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When Women Aren't Characters

Worst Offenders: Every Christopher Nolan movie, and most other movies, but jeez, Nolan -- it's getting sorta creepy

My biggest concern about this rating is that it'd be overused. For example, what if you had text that said, "A prominent female character only exists so she can die and motivate the protagonist." You'd have to slap that baby right on the cover of every The Prestige, Inception, Memento -- uh, every Chris Nolan movie, actually -- Gladiator, Mad Max, every James Bond movie (it's actually part of the formula), Se7en; if you expand it to "women being in danger," it's basically every movie, ever.

You're going to get sick of that line way before the video ends. We're talking about protecting children, after all, and this has to be doing a pretty good job of messing with their heads, right? If boys get to grow up and fantasize about being, uh, any of the characters with guns in the video, what are girls supposed to fantasize about? Looking sexy while they choke to death?

But I'm not just worried about girls -- I'm worried about boys too. I mean, look at this:

Walt Disney Pictures

That's not what a person looks like. Where are her kidneys? And yet, it's sexy as hell. Artists have figured out how to hack into our brains so well that they can slap together a nigh-faceless collage of colors and curves and our brains immediately snap to, "Let's put our semen there!" I understand that's the point, but we're making that point in a kid's movie, meaning they probably kick-started a bunch of male sexual development in objectively the wrong direction.

Now, I'm not saying that artists shouldn't be allowed to put this stuff in their movies. I don't think anyone is saying that, actually. But if they're going to use weird tricks that I don't understand to hack into my brain and make me think a certain thing or want a certain thing or get an erection, I at least want a freaking warning first. Preferably in white, bold, all-caps letters, with a drop shadow. Against a dark green background. Maybe with a white outline and a logo that looks sorta like a dick with four testicles coming right at your face so fast it's creating ripples in the air around it.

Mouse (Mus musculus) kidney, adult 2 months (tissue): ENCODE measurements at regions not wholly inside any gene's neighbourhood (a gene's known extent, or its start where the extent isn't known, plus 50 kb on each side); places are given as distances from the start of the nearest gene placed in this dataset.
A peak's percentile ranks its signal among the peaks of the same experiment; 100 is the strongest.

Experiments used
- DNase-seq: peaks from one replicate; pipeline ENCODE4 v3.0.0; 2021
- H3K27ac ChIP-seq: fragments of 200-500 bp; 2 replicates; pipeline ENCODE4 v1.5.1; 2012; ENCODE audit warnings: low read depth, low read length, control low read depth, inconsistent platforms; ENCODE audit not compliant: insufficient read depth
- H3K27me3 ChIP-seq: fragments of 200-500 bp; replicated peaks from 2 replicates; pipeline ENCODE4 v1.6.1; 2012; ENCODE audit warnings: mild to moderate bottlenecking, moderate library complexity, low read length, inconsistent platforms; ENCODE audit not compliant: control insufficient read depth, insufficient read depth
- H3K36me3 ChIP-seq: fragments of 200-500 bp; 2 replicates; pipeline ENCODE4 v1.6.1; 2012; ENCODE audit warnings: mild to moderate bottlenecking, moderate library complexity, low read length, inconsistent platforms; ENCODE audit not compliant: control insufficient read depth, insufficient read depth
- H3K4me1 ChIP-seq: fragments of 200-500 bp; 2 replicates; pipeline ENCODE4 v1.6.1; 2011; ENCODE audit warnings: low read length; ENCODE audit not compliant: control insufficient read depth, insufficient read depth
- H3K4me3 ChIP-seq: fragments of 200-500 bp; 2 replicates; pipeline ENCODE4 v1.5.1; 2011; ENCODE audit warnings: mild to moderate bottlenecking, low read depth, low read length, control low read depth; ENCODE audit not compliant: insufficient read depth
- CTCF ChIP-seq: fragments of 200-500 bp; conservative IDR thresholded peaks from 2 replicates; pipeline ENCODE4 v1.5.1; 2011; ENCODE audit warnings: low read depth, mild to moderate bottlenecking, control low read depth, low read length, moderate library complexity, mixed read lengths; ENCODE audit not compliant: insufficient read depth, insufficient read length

You heard what I said about messed-up sexual development.

Or we could do away with warning labels altogether because the content of a piece of art is impossible to distill to a single letter category, and besides, parents should be doing their own research and personally vetting what recreational media their kids consume, instead of demanding popular culture and for-profit media be their fucking babysitter. I could honestly go either way. But if our hearts are set on a rating system, at least make it useful.

JF Sargent is an editor and columnist at Cracked. Follow him on Twitter and Facebook.

For more from Sarge, check out 4 Personality Flaws Movies Think Are Awesome. And then check out 20 Types of People That Should Come With Warning Labels.